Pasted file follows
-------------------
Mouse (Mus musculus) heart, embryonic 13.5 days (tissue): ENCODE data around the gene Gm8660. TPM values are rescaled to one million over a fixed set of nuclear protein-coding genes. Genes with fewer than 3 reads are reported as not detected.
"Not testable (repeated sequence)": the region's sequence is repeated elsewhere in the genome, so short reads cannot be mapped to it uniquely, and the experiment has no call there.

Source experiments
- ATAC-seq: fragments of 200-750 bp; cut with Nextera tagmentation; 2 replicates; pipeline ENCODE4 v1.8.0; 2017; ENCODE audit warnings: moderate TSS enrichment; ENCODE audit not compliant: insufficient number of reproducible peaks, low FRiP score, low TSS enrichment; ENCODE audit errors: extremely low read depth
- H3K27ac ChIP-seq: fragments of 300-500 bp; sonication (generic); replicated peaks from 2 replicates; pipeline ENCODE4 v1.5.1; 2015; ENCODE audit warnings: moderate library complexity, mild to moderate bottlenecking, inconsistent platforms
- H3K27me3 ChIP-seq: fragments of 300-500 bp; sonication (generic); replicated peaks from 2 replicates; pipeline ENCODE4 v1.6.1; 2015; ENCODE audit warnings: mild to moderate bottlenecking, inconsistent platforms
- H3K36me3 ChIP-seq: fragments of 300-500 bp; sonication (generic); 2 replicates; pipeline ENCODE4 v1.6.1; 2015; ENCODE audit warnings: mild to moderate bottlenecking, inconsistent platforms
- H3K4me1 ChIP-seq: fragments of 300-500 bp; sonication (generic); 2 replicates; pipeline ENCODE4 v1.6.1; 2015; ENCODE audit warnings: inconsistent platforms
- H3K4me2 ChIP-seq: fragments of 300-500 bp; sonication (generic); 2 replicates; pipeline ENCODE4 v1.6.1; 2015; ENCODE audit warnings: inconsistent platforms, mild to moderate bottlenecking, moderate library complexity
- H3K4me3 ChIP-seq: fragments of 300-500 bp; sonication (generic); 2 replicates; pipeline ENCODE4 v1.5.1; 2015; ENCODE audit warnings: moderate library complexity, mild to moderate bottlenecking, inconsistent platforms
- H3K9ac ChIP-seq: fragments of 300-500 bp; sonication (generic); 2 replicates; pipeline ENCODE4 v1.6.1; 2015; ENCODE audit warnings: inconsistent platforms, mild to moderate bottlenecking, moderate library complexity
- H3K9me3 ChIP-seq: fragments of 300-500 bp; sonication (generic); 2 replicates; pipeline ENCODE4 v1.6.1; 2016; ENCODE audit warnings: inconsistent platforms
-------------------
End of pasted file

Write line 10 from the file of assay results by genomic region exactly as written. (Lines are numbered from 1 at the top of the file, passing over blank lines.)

- H3K4me3 ChIP-seq: fragments of 300-500 bp; sonication (generic); 2 replicates; pipeline ENCODE4 v1.5.1; 2015; ENCODE audit warnings: moderate library complexity, mild to moderate bottlenecking, inconsistent platforms